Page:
Classically trained musicians spend hours and hours a day rehearsing certain approaches to sound, body control, breath control, scales, technique to use and apply to help someone feel music. Non classically trained musicians just have the built in fundamental building block given to them from evolution (like we discussed above), the act of “feeling it”. They don’t necessarily know WHAT they are feeling or how that “what” came to be, but they know it’s there (this is the 6th sense that i mentioned last blog).
So because we all have things that have been installed into us from social norms (thinking, reacting, feeling, connecting, speculating, foreshadowing etc etc) we all think and react a certain way. The only difference between trained musicians and non trained musicians is just that musicians know how certain physical doings can create a certain colour of tone to which can be interpreted into a certain emotional idea or concept. Non musicians just have their gut feeling (Which is cool too).
The beautiful thing with non trained musicians, is that without noticing, they are using thought processes and ideologies (essentially tools) that they have learned or have been installed in them throughout their life to make an educated guess or opinion on a musical phrase from an auditory, spiritual and emotional point of view.
Whenever any of us react to any situation (music or not) we use our reactions, opinions, views on ourself, current spiritual state and our current knowledge within us to formulate an educated guess on any given situation. The only thing non trained musicians don’t have that trained musicians have is the fact that trained musicians have studied the technique to justify the creation of said naturally given emotional response.
The Placebo effect:
A lot of musicians think (whether subconsciously or on purpose), that because they have spent hours studying a craft, that they are more connected to it (when listening to a performance. This is a common problem and is an example of a “Placebo effect. This would be you using said practice knowledge as a way of justifying your feeling to the PRACTICE of music and not the emotion of the vibe within the music itself. In reality, you should be justifying your level of feeling with social norms that have been implemented into your DNA through evolution the moment we were born. The reason a lot of people enter this placebo effect is simply because they have an emotional connection with the practice of music (spending so much time with anything will create a bond or viewpoint on something). The act of practicing is a mental game. Since musicians have spent the time practicing the technique, this emotional bond with practicing makes people believe that they think they connect with an emotion within a performance since they are emotionally connected with the craft itself. The thing is that even though they are connected with the craft, the emotional response is you using common practiced evolutionary norms are at the exact same level as someone who is not classically trained.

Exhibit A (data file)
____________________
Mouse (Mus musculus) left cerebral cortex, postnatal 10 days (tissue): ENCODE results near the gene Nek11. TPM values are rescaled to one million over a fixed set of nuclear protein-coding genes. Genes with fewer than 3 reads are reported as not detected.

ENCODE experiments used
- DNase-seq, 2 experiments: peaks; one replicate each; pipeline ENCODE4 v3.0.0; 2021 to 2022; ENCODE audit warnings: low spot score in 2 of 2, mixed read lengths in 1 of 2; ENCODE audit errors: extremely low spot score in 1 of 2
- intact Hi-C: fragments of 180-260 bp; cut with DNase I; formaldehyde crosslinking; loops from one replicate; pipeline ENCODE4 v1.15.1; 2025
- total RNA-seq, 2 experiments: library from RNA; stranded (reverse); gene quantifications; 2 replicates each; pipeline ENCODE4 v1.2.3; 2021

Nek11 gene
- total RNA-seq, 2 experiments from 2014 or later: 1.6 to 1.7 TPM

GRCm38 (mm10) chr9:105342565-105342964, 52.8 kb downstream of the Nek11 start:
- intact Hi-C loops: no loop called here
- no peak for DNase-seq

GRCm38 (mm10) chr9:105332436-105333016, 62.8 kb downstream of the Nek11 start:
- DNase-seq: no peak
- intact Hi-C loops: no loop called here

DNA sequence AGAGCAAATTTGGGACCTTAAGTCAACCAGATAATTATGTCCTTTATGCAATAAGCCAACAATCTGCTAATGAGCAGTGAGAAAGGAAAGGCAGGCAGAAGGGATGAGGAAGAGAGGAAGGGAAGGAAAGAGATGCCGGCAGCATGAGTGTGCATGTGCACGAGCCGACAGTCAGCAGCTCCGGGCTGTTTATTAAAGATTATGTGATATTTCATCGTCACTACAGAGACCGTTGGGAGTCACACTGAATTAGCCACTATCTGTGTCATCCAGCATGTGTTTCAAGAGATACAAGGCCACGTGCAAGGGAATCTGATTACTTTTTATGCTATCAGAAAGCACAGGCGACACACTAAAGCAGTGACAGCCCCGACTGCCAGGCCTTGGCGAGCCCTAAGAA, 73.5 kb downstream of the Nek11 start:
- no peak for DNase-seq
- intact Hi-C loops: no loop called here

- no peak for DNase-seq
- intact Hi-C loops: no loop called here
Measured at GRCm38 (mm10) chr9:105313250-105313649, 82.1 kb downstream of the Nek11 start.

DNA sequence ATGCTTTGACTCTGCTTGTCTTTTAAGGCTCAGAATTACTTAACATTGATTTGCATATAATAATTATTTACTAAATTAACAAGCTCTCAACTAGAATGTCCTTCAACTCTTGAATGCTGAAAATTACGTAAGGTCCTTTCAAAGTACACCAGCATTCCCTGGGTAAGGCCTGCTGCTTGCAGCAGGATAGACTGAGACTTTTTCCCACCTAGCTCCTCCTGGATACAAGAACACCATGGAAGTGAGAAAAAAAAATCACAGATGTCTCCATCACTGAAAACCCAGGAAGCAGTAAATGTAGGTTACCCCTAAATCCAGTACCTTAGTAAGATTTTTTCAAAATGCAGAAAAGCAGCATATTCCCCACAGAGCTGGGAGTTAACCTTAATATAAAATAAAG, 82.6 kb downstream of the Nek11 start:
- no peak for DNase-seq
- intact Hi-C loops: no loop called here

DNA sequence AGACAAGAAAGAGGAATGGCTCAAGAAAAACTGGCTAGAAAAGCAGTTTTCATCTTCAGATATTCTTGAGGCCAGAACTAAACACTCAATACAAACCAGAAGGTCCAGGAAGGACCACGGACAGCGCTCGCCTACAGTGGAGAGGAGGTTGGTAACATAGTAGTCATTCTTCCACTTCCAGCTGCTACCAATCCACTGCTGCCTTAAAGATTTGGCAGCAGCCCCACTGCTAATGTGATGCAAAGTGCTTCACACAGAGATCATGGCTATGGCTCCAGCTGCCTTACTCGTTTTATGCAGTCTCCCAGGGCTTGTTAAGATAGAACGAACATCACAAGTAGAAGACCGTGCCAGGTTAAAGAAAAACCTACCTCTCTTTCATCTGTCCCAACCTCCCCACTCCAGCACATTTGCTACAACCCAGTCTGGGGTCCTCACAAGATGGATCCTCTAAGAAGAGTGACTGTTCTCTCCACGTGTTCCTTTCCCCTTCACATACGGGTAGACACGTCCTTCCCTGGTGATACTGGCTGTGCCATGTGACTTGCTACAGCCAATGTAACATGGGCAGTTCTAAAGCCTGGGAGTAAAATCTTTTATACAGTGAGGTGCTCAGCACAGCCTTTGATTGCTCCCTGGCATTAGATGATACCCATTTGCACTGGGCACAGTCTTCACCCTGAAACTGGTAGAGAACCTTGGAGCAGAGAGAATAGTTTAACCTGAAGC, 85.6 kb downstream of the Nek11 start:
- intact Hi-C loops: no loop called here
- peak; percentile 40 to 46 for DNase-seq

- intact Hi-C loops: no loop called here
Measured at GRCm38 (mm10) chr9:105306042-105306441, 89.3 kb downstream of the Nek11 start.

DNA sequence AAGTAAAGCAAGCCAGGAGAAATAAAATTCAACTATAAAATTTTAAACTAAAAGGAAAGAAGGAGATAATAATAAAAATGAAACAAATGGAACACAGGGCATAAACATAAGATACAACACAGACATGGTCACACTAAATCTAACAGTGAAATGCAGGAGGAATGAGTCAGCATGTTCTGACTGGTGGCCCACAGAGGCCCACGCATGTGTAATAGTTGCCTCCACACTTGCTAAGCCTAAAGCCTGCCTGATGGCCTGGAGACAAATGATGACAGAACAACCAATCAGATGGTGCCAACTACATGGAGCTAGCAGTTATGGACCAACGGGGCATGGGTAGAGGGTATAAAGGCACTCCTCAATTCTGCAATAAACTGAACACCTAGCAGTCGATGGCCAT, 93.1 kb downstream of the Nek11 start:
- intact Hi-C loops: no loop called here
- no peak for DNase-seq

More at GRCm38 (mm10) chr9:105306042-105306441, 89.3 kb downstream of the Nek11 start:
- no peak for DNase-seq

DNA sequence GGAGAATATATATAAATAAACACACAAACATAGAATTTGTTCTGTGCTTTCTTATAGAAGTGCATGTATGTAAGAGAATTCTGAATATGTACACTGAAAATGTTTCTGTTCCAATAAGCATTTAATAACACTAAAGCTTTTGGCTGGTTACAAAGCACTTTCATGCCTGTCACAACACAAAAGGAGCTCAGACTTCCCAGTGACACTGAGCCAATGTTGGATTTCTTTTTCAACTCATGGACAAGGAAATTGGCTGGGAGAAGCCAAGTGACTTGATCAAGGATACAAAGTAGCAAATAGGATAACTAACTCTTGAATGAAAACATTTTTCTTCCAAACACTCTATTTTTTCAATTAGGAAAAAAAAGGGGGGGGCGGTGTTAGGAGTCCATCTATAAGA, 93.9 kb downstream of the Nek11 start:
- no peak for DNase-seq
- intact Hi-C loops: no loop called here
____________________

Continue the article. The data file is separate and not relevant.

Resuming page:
In conclusion, both trained and untrained people react and connect to music to the same degree. A lot of people just believe that because they know more about a craft that they can use it to justify that they “feel” more connected to it. They just have more emotions involved (from the music itself, to the emotions derived from practicing the craft) so they are led to believe that they are somehow more connected to it. In reality, they simply don’t know where this emotion is derived from + not knowing the purpose of said emotion.
Does studying music mean anything then…..? If you aren’t connecting to it more than “normal” people what’s the point??? I will discuss this next blog.
So stay tuned!